The mean cost per participant for each item of resource use for the two arms of the trial was calculated as the mean resource use per participant multiplied by the unit cost for that resource. The total mean cost per participant for the two arms of the trial was then calculated by summing up the individual cost items and dividing by the number of participants in each arm. An estimate of the extra cost to have one extra person to complete a questionnaire was calculated as the difference in total costs between the two arms divided by the difference in the number of people who completed a questionnaire, defined as completed at least one question.

2.10. Ethical approval

Ethical approval was obtained from the ALSPAC Ethics and Law Committee (ref: E201215).

3. Results

3.1. Pilot

Overall, response rates were very similar in both arms of the pilot trial—84% in the “online first” arm and 81% in the “choice” arm—with no evidence of a difference (P = 0.6), suggesting that the planned RCT would not have a detrimental effect on response rates. These percentages are based on 100 participants in each arm and a cutoff of approximately 24 weeks after the initial mailing. As expected, the number of responses that were submitted online was greater in the “online first” arm (69) than in the “choice” arm (37). ALSPAC monitored feedback from participants and concluded that both arms of the trial and the reminder process were acceptable to participants.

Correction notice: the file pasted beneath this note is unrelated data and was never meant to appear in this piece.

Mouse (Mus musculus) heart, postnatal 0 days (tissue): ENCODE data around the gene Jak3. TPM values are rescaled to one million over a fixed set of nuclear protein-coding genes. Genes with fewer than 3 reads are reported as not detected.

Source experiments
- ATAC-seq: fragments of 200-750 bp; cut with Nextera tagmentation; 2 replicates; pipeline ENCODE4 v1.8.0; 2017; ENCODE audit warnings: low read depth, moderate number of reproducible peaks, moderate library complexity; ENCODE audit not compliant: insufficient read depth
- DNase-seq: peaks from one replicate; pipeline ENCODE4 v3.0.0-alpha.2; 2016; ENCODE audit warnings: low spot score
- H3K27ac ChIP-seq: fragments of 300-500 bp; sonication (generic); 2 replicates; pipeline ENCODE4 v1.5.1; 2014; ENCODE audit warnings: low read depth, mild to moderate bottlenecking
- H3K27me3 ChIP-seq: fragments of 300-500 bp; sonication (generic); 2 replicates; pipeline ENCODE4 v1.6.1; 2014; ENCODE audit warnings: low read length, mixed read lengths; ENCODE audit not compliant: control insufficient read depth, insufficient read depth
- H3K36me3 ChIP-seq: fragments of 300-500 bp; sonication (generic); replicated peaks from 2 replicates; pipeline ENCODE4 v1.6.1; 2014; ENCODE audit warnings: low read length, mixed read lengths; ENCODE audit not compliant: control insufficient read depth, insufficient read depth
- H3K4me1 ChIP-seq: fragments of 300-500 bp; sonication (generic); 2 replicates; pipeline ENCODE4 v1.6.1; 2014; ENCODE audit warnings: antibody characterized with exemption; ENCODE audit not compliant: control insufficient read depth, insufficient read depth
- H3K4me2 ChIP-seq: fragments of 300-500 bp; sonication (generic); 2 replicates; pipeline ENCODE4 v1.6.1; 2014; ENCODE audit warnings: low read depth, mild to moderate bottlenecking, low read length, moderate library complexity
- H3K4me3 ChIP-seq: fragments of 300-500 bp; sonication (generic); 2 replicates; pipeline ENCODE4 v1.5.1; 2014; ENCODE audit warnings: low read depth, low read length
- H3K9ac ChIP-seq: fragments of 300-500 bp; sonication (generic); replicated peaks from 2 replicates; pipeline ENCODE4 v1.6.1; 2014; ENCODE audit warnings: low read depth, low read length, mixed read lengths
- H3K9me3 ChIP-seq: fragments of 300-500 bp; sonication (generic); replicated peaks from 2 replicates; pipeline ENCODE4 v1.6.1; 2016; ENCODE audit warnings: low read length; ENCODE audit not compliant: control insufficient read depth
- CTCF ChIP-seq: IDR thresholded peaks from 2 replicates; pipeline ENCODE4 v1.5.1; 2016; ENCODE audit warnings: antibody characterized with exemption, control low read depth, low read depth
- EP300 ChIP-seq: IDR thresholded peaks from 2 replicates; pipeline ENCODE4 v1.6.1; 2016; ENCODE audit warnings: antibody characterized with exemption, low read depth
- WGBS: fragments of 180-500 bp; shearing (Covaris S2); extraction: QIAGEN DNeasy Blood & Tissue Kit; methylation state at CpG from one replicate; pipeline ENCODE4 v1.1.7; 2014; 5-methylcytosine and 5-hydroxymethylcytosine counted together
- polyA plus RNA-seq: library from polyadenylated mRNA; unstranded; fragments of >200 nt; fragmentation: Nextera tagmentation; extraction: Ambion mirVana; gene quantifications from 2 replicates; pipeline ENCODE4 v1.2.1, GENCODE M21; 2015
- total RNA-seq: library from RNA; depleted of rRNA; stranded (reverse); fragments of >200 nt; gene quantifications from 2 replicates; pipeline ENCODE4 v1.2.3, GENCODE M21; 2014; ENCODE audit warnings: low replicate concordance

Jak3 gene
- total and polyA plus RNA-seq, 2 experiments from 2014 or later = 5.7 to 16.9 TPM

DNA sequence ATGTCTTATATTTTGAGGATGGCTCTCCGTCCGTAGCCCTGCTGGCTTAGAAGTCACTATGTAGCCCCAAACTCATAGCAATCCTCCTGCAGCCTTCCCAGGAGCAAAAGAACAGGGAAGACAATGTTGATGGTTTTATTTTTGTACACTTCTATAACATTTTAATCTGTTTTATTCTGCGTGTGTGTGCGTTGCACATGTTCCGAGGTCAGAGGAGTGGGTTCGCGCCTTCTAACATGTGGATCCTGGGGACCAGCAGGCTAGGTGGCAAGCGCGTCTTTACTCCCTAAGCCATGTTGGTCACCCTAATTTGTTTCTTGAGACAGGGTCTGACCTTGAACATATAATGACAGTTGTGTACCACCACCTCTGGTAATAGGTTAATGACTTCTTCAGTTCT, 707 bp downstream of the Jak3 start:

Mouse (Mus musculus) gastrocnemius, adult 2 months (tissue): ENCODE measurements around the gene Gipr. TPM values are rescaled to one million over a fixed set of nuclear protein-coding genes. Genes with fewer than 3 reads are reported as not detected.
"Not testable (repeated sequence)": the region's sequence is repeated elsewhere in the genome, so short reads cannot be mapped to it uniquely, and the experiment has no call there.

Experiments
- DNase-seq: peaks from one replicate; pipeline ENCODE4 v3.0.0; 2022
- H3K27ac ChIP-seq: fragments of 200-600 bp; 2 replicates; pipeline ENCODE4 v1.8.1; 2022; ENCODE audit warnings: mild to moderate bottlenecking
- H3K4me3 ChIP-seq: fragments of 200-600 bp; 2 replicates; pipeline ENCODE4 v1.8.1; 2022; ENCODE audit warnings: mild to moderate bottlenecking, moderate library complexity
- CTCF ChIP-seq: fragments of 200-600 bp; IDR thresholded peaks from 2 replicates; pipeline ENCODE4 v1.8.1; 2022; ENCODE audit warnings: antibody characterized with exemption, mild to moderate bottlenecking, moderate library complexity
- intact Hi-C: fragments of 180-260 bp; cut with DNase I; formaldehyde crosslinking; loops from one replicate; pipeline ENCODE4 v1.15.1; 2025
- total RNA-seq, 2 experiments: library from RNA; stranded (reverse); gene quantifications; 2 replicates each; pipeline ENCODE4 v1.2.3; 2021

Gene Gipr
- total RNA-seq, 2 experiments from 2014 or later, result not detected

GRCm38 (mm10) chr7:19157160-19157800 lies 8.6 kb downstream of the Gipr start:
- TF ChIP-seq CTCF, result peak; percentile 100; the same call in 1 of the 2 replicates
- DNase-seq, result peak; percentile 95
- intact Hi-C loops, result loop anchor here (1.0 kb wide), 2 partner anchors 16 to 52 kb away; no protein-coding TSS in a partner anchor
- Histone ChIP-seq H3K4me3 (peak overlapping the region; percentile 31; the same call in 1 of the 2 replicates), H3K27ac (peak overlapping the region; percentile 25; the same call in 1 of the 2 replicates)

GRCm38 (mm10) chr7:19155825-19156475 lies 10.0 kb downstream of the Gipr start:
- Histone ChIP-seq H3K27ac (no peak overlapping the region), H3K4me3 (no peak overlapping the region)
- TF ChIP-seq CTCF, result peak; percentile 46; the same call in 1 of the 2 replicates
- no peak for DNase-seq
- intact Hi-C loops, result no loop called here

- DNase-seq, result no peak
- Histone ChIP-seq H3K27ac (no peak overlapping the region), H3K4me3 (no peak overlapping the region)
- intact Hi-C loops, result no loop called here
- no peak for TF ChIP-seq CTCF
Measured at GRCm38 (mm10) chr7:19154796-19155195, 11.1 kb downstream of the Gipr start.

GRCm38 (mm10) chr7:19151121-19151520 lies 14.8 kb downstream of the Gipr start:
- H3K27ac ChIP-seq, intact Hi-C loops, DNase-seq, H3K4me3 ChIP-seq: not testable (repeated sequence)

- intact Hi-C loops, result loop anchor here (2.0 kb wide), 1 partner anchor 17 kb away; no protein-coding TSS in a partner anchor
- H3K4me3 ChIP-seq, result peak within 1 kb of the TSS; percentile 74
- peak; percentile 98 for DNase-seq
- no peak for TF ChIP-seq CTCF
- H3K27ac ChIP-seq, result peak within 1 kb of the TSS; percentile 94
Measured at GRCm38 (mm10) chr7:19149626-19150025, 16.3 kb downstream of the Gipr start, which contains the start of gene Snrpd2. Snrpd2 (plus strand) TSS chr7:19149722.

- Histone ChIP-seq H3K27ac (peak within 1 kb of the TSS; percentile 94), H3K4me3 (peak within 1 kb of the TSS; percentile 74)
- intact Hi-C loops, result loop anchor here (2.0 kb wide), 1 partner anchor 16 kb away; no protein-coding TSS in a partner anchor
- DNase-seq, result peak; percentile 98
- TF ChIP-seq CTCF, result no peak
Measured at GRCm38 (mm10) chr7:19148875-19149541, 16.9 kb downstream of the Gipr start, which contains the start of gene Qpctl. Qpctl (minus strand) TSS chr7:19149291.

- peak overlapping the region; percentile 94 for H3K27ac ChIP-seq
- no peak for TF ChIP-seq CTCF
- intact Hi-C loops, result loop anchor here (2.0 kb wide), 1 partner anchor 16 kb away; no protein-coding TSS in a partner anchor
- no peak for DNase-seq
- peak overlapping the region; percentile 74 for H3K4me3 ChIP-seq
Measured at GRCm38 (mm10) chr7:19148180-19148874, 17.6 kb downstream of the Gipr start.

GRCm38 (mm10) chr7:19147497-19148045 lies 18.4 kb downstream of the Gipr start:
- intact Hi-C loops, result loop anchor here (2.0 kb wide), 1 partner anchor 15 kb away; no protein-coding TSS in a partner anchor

3.2. Numbers of participants in the RCT